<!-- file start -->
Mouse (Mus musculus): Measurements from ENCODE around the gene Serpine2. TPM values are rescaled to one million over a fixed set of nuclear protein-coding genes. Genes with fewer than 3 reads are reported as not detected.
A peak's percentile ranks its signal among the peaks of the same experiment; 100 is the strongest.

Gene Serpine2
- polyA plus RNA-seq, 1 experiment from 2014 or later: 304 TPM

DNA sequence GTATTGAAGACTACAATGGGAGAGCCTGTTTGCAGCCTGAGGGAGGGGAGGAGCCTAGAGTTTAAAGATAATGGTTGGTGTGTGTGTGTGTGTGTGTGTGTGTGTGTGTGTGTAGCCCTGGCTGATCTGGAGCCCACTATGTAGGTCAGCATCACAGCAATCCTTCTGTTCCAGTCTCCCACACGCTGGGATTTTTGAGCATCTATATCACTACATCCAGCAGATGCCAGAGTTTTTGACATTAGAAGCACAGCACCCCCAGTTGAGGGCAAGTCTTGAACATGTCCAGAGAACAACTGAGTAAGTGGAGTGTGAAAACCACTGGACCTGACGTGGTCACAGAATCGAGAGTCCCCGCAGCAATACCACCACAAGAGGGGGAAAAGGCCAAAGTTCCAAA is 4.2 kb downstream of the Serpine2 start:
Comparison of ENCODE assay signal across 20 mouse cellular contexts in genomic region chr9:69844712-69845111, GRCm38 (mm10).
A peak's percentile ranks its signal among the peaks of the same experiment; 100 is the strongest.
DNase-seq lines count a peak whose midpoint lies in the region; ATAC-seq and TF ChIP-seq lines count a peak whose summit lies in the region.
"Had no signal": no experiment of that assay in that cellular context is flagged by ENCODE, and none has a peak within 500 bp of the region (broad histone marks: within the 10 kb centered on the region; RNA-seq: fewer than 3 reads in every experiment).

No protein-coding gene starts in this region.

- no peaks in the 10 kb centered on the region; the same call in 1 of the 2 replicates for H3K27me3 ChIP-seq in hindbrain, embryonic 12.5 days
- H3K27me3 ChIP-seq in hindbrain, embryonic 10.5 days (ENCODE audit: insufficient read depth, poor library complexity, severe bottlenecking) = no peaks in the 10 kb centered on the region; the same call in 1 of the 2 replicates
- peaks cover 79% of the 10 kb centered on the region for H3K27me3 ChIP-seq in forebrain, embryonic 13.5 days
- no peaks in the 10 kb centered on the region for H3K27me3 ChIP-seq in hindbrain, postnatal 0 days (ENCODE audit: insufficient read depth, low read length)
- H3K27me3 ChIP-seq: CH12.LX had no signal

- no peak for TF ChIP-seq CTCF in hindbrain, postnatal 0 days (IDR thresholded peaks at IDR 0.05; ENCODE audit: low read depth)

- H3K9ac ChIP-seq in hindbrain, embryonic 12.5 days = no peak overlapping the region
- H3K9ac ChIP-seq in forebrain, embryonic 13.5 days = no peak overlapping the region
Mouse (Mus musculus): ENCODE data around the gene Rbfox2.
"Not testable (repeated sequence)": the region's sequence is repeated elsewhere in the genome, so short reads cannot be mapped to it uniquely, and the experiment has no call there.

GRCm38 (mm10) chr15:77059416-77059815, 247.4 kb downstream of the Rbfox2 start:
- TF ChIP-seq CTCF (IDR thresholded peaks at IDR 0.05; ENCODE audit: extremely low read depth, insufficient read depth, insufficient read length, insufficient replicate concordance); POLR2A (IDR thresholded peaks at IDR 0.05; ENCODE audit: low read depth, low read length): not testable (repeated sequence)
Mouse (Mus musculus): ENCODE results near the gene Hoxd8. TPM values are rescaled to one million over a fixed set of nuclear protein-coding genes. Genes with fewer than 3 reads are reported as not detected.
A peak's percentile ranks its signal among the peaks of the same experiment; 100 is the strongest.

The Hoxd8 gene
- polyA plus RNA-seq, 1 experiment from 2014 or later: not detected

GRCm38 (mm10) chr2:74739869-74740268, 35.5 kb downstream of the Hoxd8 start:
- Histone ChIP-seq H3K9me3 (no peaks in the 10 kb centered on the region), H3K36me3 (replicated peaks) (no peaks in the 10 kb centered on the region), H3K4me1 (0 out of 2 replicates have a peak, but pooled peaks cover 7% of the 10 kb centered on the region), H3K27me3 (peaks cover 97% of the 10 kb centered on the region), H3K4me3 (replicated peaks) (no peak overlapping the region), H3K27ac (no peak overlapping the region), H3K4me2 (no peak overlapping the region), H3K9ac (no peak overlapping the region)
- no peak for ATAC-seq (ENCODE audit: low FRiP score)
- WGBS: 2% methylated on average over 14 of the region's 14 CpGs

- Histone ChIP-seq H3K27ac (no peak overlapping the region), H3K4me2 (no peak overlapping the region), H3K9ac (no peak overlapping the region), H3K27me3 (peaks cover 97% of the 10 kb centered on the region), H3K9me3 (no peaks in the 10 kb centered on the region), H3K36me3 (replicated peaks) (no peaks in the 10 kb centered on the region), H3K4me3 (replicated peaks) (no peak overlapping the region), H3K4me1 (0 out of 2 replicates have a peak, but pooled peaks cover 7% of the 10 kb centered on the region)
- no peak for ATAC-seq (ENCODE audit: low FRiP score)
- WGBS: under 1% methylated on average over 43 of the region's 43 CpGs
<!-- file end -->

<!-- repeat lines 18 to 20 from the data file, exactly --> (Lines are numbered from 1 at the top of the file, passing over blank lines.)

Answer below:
- H3K9ac ChIP-seq in forebrain, embryonic 13.5 days = no peak overlapping the region
Mouse (Mus musculus): ENCODE data around the gene Rbfox2.
"Not testable (repeated sequence)": the region's sequence is repeated elsewhere in the genome, so short reads cannot be mapped to it uniquely, and the experiment has no call there.